Northeast Real Estate Business

MAY 2018

Northeast Real Estate Business magazine covers the multifamily, retail, office, healthcare, industrial and hospitality sectors in the Northeast United States.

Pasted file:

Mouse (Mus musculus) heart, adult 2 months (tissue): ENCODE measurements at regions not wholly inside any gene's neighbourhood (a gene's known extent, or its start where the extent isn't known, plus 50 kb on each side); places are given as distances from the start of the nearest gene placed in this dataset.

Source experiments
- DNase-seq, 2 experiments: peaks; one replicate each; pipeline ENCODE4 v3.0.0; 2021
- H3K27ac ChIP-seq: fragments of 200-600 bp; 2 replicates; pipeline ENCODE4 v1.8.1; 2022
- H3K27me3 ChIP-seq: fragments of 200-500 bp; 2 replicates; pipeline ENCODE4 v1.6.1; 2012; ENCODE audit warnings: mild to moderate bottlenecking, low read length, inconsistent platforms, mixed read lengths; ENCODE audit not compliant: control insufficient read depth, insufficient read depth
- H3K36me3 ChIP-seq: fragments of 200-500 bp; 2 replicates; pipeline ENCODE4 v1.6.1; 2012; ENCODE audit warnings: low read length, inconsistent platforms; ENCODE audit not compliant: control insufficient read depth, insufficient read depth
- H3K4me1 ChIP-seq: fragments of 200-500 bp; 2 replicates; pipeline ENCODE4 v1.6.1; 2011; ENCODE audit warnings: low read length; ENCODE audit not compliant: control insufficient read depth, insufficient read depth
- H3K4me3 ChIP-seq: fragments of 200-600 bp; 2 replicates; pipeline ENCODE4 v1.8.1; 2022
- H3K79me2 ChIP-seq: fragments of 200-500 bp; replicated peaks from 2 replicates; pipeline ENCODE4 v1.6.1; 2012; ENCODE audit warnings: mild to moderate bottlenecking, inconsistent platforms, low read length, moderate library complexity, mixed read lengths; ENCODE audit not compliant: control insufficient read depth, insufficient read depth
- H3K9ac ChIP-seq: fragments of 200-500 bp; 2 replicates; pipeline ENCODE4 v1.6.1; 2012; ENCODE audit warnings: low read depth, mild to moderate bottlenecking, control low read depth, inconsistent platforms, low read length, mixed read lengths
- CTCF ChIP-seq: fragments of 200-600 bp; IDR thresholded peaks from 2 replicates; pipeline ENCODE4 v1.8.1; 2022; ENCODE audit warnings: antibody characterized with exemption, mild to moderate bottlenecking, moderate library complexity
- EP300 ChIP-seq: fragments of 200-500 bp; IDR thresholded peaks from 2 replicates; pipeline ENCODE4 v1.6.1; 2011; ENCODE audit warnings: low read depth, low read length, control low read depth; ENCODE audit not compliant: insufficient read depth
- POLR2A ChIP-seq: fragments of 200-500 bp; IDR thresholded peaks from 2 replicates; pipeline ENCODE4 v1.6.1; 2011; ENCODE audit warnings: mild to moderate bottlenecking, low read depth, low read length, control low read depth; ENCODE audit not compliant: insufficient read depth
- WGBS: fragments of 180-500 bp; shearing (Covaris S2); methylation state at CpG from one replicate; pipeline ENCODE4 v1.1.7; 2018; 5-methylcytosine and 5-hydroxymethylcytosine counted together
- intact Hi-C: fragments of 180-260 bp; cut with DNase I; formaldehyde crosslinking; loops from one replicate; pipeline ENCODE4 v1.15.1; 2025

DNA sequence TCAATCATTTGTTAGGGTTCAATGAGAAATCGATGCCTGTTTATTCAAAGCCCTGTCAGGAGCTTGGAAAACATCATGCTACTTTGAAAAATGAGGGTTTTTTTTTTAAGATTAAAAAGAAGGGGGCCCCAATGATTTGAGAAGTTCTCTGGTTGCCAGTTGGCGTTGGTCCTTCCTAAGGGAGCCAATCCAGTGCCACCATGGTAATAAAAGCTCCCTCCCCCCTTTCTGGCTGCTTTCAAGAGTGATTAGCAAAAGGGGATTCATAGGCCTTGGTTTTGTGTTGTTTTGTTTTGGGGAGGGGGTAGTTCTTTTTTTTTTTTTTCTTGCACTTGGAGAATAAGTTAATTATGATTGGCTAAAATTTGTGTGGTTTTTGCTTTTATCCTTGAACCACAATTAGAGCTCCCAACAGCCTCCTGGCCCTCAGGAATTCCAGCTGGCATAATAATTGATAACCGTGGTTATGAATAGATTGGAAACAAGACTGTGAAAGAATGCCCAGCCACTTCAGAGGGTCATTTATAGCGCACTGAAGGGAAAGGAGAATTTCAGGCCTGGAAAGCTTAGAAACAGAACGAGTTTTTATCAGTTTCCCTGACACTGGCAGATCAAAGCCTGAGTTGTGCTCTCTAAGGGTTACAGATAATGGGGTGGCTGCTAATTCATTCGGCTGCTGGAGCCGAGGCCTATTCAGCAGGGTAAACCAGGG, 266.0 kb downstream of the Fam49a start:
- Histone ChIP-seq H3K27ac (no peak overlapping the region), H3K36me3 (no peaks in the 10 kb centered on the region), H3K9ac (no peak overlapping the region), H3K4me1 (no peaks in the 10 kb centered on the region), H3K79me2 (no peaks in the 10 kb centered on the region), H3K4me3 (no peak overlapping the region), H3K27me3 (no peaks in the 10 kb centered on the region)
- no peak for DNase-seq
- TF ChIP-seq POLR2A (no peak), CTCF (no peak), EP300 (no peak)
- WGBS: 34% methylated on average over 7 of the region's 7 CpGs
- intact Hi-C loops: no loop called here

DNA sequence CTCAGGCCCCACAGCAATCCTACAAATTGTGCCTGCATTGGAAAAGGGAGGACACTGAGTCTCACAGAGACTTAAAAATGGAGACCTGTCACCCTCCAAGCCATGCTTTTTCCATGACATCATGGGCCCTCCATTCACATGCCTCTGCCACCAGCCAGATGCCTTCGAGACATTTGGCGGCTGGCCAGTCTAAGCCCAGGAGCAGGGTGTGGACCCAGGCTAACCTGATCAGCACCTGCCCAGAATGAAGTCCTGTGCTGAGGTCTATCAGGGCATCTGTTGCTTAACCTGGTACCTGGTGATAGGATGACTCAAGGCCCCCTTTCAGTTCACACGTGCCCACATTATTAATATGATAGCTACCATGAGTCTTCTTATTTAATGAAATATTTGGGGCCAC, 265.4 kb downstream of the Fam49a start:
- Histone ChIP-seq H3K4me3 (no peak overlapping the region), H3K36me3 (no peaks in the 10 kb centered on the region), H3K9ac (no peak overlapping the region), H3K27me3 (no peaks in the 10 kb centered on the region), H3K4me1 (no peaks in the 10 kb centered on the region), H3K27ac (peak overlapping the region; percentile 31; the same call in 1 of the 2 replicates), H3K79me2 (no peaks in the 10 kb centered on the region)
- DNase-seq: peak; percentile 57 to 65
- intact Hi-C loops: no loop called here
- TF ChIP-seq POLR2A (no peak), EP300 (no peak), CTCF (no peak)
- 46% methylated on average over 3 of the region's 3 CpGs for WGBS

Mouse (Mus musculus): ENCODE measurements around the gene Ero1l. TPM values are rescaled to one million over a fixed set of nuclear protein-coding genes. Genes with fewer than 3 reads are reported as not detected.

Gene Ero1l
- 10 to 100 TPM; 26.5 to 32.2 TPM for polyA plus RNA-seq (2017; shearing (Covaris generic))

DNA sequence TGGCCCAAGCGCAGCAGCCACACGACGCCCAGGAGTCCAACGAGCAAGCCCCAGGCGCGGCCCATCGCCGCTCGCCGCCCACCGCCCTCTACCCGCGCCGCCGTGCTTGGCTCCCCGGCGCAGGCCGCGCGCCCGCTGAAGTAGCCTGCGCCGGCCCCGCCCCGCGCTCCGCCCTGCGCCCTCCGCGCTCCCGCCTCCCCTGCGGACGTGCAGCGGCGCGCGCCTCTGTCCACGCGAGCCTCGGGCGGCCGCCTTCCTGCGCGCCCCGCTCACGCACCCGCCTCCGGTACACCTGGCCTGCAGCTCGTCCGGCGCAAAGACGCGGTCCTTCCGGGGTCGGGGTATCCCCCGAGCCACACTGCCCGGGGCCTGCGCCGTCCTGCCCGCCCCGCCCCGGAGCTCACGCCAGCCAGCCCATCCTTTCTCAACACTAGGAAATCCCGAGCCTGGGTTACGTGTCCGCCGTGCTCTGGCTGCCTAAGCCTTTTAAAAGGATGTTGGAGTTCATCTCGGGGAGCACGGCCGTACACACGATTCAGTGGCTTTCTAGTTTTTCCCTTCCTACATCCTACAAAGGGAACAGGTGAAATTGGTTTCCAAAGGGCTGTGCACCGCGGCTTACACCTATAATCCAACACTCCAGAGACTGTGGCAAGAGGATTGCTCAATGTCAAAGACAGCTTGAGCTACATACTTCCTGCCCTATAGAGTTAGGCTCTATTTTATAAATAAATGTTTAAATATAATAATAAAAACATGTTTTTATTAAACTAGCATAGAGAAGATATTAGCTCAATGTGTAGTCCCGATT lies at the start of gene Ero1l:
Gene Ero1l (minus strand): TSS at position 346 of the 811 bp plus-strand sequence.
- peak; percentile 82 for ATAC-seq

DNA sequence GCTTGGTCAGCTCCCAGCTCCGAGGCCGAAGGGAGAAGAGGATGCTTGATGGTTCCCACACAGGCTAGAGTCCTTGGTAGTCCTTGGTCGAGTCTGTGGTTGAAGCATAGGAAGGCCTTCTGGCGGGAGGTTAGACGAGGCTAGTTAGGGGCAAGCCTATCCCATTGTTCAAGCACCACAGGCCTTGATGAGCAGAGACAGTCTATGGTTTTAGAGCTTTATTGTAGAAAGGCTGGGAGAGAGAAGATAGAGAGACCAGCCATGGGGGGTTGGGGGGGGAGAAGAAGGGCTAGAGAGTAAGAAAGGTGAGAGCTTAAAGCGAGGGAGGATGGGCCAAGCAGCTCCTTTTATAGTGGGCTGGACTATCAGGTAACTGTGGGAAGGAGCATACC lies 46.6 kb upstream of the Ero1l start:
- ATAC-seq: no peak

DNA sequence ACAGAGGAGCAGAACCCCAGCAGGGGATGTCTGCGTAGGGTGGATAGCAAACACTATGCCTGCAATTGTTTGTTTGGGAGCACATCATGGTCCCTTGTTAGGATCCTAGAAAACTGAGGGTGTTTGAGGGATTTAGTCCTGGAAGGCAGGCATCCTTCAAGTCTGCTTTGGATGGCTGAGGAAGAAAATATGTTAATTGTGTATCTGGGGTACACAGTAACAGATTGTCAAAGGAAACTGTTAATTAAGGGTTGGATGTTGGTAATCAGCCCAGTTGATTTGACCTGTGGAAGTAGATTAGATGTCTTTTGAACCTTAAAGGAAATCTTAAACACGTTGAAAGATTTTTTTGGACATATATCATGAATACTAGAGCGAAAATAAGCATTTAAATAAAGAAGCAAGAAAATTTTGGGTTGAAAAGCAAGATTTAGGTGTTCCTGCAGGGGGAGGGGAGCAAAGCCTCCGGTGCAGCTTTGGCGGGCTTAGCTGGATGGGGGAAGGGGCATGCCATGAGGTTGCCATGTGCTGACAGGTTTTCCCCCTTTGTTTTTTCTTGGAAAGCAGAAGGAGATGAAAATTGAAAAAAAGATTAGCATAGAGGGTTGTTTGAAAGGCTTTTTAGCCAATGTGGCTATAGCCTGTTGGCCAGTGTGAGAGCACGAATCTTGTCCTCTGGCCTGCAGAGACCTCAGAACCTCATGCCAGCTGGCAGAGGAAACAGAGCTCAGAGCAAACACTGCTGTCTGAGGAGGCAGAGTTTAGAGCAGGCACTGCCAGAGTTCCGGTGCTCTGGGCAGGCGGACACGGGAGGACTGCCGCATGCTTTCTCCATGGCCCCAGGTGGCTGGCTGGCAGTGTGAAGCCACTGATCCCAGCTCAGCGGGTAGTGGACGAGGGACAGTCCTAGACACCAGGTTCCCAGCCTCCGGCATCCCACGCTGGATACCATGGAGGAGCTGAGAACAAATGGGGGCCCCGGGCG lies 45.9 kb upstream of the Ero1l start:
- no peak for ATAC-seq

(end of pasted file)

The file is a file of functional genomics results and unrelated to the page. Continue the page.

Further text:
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28 • May 2018 • Northeast Real Estate Business BEWARE THE PITFALLS OF CONDEMNATION PROCEEDINGS To obtain fair compensation, owners must have keen insights into the complexities they face in property condemnations. By Ryan J. Kammerer, Esq. A ccess to a major highway is a desired commodity for com- mercial real estate, but that proximity brings the constant risk of a condemnation action to make way for roadway improvements. Here is a brief look at what property owners should expect to encounter after re- ceiving notice that they are about to lose all or part of their property, based on my legal experience represent- ing the Pennsylvania Department of Transportation for nearly a decade. Pre-Condemnation Acquisitions Many, if not most, eminent domain matters begin and end without an official condemnation commencing. Generally speaking, condemning au- thorities such as the Department of Transportation will try to reach a set- tlement with the owner of a property identified for acquisition prior to the filing of the first court paper, which is called a declaration of taking. The state hires right-of-way consul- tants to "clear the right of way" so that the project can proceed without delay. These independent contractors will make an acquisition offer based on a drive-by or strip appraisal, typically performed by an in-house appraiser who considers only the right-of-way plans and the outside appearance of the property. With the expenditure of public funds at stake, the consultant's focus is on the project pro- ceeding without delay, and moving on to many layers of settlement ap- proval should the acquisition require litigation. This puts the property owner in a precarious po- sition, confronted with a settlement offer typically based on incom- plete information and analysis. If the owner rejects the consultant's offer and an actual declaration of tak- ing is necessary, the condemning au- thority hires a private appraiser for a full before-and-after appraisal report, which will form the cornerstone of the government's negotiations. That ob- viously involves additional expense and introduces the legal department into the scenario, along with new lay- ers of approval required for any po- tential settlement. Set the Right Expectations In a condemnation case, liability is not at issue, nor is it a matter of blame and punishment. The sole determina- tion for the trier of fact is an award of just compensation. The Commonwealth of Pennsyl- vania defines just compensation as the difference between the fair mar- ket value of the entire property in- terest before the condemnation, as if unaffected by the taking, versus the remaining property interest's fair market value as affected by the right- of-way acquisition. A couple of points are crucial here. First, the focus is not on the value of what was taken; rather, the determi- nation is how the taking decreased the market value of the remainder. The is- sue is straight-forward in a total tak- ing. In a partial taking, however, the impact on the remainder may be un- clear, and therefore open to the judge- ment of appraisers, engineers and, ul- timately, the trier of fact. The other important element is to understand fair market value. Al- though the property's highest and best use is a cornerstone to the ap- praisal problem, value to the particu- lar user or owner of the property is not compensable. Often, a property owner's first response to a condem- nation is an expression of how long they've owned the property and what it means to them. Again, this is not de- terminative. The fundamental principle of emi- nent domain law is the necessity of a taking by the government of an in- dividual's property for the common good. Accordingly, while the owner is to be compensated, it is not a matter of wrongful conduct or punishment. When the condemnation forces the closure of a business at a particular location, additional relocation ben- efits are available. It is important to document every expense related to the move, because property owners forced to relocate typically receive compensation for their reasonable and documented expenses. Stop the Condemnation A property owner can challenge not only the amount of compensation but also the condemnation itself. The ba- sis for doing so is extremely limited, however. The only recourse Penn- sylvania allows is to file preliminary objections within 30 days of notice of the declaration and there are only four bases of challenge: lack of power to condemn; lack of sufficient security; flaws in the declaration of taking; or flaws in any other procedure by the condemning agency. Many owners and their counsel file preliminary objections claiming lack of sufficient security, pointing to meager estimated just compensa- tion offered. However, this is not a proper objection to the taking itself. In fact, any preliminary objection which speaks to valuation will be dismissed by the court without a hearing. The key for property owners is to re- alize the necessity of consulting with an attorney and gathering information as soon as it is known that the prop- erty may be condemned. Once formal condemnation proceedings have be- gun, the owners must be prepared to file their challenge immediately. The decision to do so, and the process of gathering supporting data for success, will almost certainly take longer than the time allotted by statute. As previ- ously stated, Pennsylvania allows a mere 30 days. Experience Matters Commercial property owners are no strangers to appraisals, whether in valuing a property for acquisition or accounting purposes. However, the appraisal problem in an eminent do- main case is unique. It requires a be- fore-and-after appraisal, which takes into consideration the impact of a tak- ing upon the fair market value of the remainder. Not all appraisers have experience with this type of analysis. Equally important to realize is that not every appraiser is accustomed to testifying in support of their report and opin- ion of value. Pennsylvania ultimately tries condemnation cases before a jury, which requires not only skilled and experienced counsel in jury selection and trial, but also skill and experience in the expert appraiser, whose cred- ibility will be decided by 12 people presumably hearing the concepts for the first time. Commercial property owners must recognize the possibility of their prop- erty being condemned by the govern- ment, whether for a highway project, utilities relocation or other purpose. If it occurs, act immediately. The risks created by waiting for formal con- demnation proceedings to begin in- clude being at a severe disadvantage to claim the maximum benefits, fall- ing behind in establishing damages, and jeopardizing any potential chal- lenge to the condemnation itself. Ryan J. Kammerer is a senior attorney at Siegel Jennings, Co., L.P.A., focusing on real estate valuation litigation. Previously he rep- resented the Pennsylvania Governor's Office of Chief Counsel, Department of Transporta- tion, in complex eminent domain litigation for nearly a decade. Ryan Kammerer Siegel Jennings, Co., L.P.A. UPCOMING EVENTS InterFace Carolinas May 31, Charlotte InterFace Healthcare Real Estate Carolinas May 31, Charlotte InterFace Seniors Housing Midwest June 7, Chicago InterFace Denver Multifamily June 28, Denver InterFace Denver Retail Real Estate June 28, Denver